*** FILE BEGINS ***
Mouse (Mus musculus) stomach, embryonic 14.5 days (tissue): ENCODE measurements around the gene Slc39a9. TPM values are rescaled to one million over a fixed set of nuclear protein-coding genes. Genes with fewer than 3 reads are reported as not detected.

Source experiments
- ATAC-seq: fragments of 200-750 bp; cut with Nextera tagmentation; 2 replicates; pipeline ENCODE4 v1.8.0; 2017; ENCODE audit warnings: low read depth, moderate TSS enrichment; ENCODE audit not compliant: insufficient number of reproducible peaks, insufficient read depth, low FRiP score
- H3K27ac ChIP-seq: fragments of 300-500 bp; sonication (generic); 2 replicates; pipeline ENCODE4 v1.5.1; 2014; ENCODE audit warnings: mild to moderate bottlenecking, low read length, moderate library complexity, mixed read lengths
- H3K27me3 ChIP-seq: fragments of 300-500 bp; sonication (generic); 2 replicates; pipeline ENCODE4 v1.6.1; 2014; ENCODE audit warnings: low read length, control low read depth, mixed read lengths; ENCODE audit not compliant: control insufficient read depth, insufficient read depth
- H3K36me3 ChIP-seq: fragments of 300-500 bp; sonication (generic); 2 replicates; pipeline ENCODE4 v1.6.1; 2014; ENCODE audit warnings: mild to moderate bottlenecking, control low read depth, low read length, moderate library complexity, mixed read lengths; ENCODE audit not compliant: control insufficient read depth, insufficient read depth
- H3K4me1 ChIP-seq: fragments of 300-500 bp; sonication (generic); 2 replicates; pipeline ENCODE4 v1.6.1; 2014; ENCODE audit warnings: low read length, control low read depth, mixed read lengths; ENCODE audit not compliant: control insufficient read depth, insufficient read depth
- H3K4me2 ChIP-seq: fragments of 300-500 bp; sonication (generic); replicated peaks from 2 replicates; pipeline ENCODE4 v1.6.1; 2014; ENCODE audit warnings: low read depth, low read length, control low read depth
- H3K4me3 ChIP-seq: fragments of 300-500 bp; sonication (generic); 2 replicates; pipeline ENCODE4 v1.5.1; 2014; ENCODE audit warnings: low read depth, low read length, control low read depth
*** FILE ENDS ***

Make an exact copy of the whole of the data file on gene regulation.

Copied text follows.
Mouse (Mus musculus) stomach, embryonic 14.5 days (tissue): ENCODE measurements around the gene Slc39a9. TPM values are rescaled to one million over a fixed set of nuclear protein-coding genes. Genes with fewer than 3 reads are reported as not detected.

Source experiments
- ATAC-seq: fragments of 200-750 bp; cut with Nextera tagmentation; 2 replicates; pipeline ENCODE4 v1.8.0; 2017; ENCODE audit warnings: low read depth, moderate TSS enrichment; ENCODE audit not compliant: insufficient number of reproducible peaks, insufficient read depth, low FRiP score
- H3K27ac ChIP-seq: fragments of 300-500 bp; sonication (generic); 2 replicates; pipeline ENCODE4 v1.5.1; 2014; ENCODE audit warnings: mild to moderate bottlenecking, low read length, moderate library complexity, mixed read lengths
- H3K27me3 ChIP-seq: fragments of 300-500 bp; sonication (generic); 2 replicates; pipeline ENCODE4 v1.6.1; 2014; ENCODE audit warnings: low read length, control low read depth, mixed read lengths; ENCODE audit not compliant: control insufficient read depth, insufficient read depth
- H3K36me3 ChIP-seq: fragments of 300-500 bp; sonication (generic); 2 replicates; pipeline ENCODE4 v1.6.1; 2014; ENCODE audit warnings: mild to moderate bottlenecking, control low read depth, low read length, moderate library complexity, mixed read lengths; ENCODE audit not compliant: control insufficient read depth, insufficient read depth
- H3K4me1 ChIP-seq: fragments of 300-500 bp; sonication (generic); 2 replicates; pipeline ENCODE4 v1.6.1; 2014; ENCODE audit warnings: low read length, control low read depth, mixed read lengths; ENCODE audit not compliant: control insufficient read depth, insufficient read depth
- H3K4me2 ChIP-seq: fragments of 300-500 bp; sonication (generic); replicated peaks from 2 replicates; pipeline ENCODE4 v1.6.1; 2014; ENCODE audit warnings: low read depth, low read length, control low read depth
- H3K4me3 ChIP-seq: fragments of 300-500 bp; sonication (generic); 2 replicates; pipeline ENCODE4 v1.5.1; 2014; ENCODE audit warnings: low read depth, low read length, control low read depth